Plane & Pilot
Thursday, July 1, 2004

Challenge Yourself


There are lots of ways to have more flying fun. But if you sign up for advanced ratings, you’ll also end up being a better pilot.


Challenge YourselfNo question about it—earning the private license is a major accomplishment. Some pilots will never need to seek additional ratings. The private allows pilots to operate in a wide variety of conditions, and many aviators content themselves with the entry-level ticket.
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In fact, expanding your flight skills is such a popular subject among insurance companies that some are encouraging pilots to participate in recurrency programs offered by companies like FlightSafety or Simuflight in exchange for a discount or lower premium. Avemco Insurance Company, for instance, is offering pilots a 5% premium credit if they complete any Avemco-approved recurrency training, some of which include real-world training scenarios with a CFI, the FAA Wings Program, crosswind training, tailwheel training and any other additional ratings or certificates. The company believes that expanding your flight skills through recurrency training will not only result in less accidents, but also create better and safer pilots. So, the bottom line is that obtaining advanced ratings is beneficial for everyone—especially for pilots and their wallets.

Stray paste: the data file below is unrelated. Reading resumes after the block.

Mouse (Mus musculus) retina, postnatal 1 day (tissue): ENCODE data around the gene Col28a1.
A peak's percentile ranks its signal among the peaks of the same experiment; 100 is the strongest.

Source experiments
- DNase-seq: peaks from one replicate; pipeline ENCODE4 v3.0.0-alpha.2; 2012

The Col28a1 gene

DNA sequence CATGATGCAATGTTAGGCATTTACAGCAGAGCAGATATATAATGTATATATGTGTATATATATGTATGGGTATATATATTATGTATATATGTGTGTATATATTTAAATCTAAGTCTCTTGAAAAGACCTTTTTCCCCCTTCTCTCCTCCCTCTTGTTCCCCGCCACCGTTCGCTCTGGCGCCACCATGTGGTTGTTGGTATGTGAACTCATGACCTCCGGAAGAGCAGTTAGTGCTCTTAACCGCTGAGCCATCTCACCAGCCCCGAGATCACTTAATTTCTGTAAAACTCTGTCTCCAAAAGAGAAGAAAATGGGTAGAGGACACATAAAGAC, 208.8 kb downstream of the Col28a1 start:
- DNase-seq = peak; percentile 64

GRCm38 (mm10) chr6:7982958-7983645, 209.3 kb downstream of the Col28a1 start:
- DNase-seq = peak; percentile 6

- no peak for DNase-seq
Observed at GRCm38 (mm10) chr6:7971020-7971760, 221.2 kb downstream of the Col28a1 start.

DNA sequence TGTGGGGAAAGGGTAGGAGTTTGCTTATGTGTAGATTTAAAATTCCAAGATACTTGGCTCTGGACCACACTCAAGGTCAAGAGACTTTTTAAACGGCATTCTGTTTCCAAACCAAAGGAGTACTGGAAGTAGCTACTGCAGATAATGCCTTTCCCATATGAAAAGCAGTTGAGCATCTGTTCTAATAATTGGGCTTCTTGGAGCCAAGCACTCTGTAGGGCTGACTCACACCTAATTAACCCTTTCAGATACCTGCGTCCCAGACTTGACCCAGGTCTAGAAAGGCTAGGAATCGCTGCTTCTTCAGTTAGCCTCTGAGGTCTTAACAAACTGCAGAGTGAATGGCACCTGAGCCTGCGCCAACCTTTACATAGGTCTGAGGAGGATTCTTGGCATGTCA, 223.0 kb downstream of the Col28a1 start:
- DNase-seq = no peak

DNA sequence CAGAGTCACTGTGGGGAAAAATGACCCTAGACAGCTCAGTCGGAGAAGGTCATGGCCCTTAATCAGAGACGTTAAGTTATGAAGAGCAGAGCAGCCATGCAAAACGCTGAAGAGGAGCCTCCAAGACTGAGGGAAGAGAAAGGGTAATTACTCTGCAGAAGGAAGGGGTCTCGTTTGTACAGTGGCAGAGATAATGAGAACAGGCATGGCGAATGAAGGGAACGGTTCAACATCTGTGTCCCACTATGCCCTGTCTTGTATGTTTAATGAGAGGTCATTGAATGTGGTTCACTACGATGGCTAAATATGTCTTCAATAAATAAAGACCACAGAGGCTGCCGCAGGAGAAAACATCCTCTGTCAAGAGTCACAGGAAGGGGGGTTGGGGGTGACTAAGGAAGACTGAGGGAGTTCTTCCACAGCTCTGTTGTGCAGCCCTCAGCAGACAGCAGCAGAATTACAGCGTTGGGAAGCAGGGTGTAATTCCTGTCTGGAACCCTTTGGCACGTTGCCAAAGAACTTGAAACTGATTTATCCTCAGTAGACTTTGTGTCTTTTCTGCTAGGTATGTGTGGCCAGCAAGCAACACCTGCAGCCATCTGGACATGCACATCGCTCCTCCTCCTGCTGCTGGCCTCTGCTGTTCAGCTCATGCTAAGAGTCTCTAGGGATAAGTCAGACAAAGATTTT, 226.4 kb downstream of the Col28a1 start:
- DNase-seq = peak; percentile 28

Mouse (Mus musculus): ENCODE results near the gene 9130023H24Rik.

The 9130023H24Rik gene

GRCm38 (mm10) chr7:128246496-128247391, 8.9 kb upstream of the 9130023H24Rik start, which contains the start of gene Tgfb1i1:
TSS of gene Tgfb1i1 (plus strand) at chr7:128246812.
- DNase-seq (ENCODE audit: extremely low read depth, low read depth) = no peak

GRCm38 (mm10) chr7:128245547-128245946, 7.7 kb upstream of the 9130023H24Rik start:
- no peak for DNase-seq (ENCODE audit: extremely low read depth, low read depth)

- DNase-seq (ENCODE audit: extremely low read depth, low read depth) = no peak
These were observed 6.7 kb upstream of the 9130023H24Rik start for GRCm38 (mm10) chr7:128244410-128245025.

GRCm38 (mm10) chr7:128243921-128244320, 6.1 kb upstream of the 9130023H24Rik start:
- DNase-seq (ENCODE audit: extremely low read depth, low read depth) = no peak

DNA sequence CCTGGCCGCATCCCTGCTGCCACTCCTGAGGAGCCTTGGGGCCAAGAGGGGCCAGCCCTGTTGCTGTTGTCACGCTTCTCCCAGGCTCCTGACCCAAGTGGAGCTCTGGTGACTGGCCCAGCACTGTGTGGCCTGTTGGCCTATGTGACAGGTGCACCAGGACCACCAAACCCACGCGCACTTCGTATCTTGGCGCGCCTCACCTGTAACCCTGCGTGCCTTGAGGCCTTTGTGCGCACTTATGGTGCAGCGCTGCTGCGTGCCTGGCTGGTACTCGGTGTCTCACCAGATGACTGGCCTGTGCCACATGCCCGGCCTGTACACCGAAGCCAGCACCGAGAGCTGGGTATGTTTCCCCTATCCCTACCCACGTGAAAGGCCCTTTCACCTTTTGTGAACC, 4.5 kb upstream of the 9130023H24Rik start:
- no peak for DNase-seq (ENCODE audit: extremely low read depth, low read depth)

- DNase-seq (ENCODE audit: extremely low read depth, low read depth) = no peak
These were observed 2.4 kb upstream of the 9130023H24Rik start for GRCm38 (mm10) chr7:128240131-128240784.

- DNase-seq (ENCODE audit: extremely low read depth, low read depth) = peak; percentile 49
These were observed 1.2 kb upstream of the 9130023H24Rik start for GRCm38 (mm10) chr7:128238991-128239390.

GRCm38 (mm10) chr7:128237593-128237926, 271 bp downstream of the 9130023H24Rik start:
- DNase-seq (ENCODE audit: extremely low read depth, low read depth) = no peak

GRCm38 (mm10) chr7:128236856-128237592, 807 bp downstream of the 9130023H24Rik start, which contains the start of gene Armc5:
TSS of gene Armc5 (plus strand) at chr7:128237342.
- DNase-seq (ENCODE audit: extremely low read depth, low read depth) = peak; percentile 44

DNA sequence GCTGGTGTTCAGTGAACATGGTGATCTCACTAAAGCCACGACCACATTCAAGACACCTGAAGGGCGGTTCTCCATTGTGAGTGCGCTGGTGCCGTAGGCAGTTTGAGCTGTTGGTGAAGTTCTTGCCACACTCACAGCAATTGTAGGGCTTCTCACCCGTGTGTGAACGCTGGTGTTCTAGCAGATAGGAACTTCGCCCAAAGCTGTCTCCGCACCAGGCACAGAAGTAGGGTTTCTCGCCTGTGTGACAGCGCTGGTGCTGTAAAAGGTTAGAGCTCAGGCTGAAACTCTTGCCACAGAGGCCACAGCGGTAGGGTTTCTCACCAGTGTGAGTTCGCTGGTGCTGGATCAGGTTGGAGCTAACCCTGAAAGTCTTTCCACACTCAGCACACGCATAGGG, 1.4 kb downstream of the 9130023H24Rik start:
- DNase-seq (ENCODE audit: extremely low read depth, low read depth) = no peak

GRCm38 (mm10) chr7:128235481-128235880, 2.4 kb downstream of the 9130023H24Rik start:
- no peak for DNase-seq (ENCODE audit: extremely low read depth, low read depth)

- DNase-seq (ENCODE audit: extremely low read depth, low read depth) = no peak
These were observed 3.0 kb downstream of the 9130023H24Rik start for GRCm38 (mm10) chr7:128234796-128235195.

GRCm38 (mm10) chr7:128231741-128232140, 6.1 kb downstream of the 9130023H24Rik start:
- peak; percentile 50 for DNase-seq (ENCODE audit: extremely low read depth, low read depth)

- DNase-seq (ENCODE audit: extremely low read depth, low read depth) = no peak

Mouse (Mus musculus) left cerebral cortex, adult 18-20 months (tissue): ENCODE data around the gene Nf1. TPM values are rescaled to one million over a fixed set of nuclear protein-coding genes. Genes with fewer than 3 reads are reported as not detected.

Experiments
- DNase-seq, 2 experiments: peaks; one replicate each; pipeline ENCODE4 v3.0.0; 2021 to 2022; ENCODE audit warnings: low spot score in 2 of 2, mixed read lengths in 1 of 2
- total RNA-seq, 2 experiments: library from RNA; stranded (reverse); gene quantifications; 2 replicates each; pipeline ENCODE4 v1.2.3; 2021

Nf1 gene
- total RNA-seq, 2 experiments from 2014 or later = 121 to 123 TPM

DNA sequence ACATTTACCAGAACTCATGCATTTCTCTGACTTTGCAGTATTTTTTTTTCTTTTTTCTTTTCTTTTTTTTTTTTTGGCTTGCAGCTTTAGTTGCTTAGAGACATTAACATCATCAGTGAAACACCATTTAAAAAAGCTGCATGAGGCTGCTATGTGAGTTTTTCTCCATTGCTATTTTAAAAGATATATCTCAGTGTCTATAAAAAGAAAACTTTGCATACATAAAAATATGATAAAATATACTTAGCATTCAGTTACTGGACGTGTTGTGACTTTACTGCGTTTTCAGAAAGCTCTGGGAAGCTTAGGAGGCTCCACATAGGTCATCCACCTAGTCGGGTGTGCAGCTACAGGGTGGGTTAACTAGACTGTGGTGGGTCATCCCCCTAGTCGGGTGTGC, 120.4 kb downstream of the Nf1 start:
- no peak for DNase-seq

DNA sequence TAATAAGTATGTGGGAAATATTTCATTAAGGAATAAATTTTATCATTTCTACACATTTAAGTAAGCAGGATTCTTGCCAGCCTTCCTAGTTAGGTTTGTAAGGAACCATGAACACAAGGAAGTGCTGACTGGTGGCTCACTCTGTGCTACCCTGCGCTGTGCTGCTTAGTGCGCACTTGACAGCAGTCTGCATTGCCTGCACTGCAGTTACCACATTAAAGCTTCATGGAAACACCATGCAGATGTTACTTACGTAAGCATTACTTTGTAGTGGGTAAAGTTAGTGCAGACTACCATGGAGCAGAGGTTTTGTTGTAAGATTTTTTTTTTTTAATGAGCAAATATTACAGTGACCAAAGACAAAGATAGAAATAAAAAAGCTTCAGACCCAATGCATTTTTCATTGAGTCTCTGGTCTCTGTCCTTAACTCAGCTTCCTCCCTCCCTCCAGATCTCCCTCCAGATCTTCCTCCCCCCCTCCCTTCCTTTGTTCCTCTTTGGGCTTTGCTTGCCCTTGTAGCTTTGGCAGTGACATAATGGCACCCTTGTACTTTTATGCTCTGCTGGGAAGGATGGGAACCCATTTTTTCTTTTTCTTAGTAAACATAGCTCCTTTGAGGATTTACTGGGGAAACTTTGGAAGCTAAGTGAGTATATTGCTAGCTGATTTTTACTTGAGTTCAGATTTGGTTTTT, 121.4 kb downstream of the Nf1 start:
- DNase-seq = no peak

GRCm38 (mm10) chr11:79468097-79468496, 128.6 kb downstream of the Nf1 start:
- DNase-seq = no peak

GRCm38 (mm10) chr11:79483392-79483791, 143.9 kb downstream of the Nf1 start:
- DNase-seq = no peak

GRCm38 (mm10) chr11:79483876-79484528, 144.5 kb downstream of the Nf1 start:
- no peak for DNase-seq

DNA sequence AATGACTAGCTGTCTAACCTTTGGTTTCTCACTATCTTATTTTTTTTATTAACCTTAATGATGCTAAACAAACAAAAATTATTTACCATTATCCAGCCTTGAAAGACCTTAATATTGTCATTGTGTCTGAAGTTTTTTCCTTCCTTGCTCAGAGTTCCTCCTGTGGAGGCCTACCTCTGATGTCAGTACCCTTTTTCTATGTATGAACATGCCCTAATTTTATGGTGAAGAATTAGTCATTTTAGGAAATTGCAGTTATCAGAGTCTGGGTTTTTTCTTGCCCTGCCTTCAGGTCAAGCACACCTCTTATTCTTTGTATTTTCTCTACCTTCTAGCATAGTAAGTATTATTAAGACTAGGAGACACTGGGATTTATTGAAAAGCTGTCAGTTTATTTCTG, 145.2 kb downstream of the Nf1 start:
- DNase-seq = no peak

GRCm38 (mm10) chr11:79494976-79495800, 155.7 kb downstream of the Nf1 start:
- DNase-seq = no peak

The Practical Test Checklist
Before taking your exam, prepare a checklist for any required equipment and paperwork. The following list can help you remember what you might need when you take your check ride. Although some of them might not be applicable to every exam, checking them off the list will give you some peace of mind, which will leave you more time to focus on the test:
• A completed and signed 8710 form
• A valid picture ID
• Money or a check for the designated examiner
• A current medical certificate (third-class minimum)
• A logbook showing the required endorsements, training and hours
• The knowledge test report (if required) that you’ve already passed within the last 24 calendar months
• Any other documents required by the examiner (cross-country log, weight-and-balance calculations, etc.)
• A headset
• A kneeboard
• A checklist for the aircraft
• Pens
• Charts (VFR and IFR)
• A plotter
• A flight computer
• A timer
• A brain full of knowledge





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